Published online by Cambridge University Press: 04 August 2017
Pairwise competition voting: with this, candidates (or alternatives) are selected through a sequential one-on-one contest with all other candidates. In a direct pairwise selection, two candidates are matched against each other, the winner competes against a third contender, and so on. The candidate who prevails in the last one-on-one contest is declared the winner. As shown by Condorcet’s voting paradox, this form of direct pairwise selection can generate intransitive collective outcomes and is thus vulnerable to agenda manipulation. In order to avoid such a voting problem, a pairwise voting competition should be carried out as a tournament, allowing each candidate to compete one on one against everyone else. Each candidate would gain two points for each one-on-one contest that he or she wins and one point for each contest that results in a tied vote. The candidate with the highest total score is the winner. In such a pairwise voting competition, Condorcet’s voting paradox would be prevented. The candidate who wins the higher number of pairwise contests will do so regardless of the sequence of voting, thus avoiding both the intransitivity and the agenda-setting problems. See also Condorcet voting paradox and agenda setting.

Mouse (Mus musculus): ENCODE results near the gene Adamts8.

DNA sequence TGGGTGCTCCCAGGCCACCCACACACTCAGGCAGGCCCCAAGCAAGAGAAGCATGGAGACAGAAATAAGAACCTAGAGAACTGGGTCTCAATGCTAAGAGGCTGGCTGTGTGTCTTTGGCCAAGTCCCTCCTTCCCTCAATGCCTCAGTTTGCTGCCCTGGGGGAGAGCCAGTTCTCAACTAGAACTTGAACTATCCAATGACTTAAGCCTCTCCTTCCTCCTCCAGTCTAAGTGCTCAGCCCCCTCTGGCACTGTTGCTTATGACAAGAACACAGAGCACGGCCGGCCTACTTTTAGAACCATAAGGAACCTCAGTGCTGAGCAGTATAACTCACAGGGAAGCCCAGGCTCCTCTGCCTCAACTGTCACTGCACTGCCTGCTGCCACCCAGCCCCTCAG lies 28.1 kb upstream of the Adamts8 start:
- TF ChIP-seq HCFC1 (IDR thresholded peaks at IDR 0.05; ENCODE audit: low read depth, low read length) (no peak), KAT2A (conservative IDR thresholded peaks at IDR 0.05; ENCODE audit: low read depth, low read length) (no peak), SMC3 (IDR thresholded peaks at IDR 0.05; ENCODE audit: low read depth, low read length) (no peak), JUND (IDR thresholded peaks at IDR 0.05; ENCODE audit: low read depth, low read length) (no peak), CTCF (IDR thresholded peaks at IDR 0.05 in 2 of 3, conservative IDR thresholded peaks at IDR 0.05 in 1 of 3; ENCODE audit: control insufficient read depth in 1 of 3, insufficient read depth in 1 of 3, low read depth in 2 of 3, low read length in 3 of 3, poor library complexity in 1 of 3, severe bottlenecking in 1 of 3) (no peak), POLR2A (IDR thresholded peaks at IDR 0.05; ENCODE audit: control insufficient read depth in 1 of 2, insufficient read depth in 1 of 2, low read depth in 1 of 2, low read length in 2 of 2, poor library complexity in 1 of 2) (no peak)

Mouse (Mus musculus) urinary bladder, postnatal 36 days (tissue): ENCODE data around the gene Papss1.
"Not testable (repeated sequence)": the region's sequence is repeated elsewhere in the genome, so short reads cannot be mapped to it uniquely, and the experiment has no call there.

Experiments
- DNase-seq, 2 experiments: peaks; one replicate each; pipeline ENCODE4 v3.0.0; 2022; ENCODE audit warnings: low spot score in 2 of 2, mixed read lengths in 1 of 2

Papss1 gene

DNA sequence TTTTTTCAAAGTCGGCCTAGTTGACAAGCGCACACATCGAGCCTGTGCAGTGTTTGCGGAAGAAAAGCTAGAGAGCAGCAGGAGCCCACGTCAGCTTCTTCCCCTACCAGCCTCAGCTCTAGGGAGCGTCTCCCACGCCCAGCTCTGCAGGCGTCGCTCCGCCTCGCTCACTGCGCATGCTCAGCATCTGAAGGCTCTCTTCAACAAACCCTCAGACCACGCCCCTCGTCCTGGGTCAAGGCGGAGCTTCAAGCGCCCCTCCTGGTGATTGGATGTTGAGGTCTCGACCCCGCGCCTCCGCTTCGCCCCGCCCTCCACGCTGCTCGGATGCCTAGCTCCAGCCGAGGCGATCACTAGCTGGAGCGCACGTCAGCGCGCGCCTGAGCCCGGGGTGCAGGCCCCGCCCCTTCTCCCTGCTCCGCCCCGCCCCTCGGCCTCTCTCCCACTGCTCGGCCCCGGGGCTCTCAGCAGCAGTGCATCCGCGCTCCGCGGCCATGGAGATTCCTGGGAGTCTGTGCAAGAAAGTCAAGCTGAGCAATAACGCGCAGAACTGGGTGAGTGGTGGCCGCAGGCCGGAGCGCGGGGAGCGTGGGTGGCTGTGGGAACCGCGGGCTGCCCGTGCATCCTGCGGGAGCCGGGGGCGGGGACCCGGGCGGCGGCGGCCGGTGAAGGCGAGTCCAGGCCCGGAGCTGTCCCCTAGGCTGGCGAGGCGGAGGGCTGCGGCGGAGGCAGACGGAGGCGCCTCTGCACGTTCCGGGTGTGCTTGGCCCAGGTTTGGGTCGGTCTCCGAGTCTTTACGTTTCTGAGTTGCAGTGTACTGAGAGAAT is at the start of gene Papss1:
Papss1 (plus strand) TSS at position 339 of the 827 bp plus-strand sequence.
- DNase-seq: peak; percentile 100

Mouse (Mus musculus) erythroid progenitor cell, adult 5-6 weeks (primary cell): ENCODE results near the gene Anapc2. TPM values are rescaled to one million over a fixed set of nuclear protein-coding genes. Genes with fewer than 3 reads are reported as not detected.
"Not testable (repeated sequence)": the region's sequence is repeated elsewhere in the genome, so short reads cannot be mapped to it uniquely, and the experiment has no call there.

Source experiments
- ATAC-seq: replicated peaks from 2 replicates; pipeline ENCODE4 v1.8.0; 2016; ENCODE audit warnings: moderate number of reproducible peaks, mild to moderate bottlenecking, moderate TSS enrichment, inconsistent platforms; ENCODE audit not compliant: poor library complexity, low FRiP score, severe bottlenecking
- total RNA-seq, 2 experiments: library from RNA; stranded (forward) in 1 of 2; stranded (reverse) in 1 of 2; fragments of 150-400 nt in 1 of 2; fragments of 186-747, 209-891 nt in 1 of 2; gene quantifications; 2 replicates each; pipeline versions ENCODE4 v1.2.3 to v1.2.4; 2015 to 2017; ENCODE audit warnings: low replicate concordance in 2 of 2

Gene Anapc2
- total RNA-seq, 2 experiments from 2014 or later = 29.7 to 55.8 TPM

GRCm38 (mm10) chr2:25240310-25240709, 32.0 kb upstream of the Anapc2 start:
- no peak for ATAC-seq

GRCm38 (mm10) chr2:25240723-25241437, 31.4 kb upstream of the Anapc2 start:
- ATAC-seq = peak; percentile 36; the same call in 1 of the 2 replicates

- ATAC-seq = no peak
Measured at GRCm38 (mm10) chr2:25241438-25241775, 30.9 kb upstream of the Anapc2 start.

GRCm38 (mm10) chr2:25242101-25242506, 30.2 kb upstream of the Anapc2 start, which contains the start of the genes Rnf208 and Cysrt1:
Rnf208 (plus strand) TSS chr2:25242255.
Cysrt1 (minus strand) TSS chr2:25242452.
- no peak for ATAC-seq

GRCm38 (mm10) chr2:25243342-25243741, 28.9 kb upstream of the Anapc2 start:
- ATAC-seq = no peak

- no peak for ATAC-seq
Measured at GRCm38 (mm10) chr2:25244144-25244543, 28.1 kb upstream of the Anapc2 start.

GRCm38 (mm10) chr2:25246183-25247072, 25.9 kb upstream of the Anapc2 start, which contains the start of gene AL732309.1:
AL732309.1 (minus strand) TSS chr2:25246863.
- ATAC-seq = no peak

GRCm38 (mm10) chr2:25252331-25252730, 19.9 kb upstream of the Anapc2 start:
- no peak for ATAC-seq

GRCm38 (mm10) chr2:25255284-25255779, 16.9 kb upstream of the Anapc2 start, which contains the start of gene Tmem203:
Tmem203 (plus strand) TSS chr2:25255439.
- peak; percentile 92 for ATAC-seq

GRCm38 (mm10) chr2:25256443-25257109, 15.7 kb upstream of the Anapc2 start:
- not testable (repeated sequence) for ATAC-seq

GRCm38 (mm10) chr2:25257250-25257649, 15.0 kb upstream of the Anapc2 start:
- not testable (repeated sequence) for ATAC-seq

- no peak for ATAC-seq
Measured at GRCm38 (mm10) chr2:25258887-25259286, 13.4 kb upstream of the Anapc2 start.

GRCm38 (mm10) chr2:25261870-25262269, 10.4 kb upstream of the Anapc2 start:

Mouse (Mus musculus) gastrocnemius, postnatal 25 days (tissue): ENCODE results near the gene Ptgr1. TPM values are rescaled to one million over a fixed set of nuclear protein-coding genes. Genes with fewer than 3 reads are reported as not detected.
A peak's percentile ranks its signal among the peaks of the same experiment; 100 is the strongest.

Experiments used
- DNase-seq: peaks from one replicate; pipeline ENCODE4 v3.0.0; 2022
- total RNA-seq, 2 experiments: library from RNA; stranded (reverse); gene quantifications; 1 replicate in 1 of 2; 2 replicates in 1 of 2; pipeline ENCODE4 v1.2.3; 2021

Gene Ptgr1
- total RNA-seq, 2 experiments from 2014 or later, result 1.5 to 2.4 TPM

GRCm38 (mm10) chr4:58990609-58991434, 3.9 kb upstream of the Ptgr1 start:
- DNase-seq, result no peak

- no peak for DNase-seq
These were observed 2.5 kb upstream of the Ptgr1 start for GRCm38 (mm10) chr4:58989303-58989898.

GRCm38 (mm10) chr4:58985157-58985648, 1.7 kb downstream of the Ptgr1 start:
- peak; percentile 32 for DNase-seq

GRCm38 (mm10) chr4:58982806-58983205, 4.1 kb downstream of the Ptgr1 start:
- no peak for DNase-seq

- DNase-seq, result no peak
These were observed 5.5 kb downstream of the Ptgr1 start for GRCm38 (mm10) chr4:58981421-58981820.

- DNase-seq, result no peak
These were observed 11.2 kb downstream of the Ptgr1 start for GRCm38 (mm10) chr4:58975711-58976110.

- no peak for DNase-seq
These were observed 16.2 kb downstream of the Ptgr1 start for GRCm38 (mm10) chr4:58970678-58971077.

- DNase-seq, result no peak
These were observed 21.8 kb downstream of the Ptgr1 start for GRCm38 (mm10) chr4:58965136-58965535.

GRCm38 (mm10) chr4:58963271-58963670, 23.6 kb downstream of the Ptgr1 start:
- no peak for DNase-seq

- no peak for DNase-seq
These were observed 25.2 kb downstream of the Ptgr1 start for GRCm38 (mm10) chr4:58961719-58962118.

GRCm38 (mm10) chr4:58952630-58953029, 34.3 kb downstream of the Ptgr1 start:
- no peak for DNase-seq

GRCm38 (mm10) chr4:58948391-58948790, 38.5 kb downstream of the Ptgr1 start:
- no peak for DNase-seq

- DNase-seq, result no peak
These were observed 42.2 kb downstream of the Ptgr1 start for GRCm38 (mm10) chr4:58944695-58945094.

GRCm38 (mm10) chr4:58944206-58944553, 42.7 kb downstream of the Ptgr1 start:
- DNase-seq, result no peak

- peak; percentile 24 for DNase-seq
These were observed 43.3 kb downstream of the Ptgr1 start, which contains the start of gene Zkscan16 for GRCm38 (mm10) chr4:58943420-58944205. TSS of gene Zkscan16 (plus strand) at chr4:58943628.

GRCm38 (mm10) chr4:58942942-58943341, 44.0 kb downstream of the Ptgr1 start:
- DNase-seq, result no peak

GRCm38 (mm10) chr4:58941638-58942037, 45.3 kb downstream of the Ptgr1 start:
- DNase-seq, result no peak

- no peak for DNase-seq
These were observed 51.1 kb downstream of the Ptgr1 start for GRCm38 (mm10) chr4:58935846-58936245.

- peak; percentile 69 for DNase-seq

Papers on Non-Market Decision Making: the original title of the journal Public Choice. Gordon Tullock founded the journal in 1966. See also Public Choice and Tullock, Gordon.
Paretian liberal: Paretian liberalism is a dual commitment to (a) some form of liberalism and (b) Pareto optimality. Sen (1970b) has shown that, even when the constraints of liberalism are starkly minimal, the possibility exists that some set of preference orderings will fail to satisfy either the condition of liberalism or Pareto optimality. Hence the title of his paper, “The impossibility of a Paretian liberal.” This antinomy is often referred to as “Sen’s liberal paradox.” See also Sen’s liberal paradox, social choice theory, interdependent utility functions, and meddlesome preferences.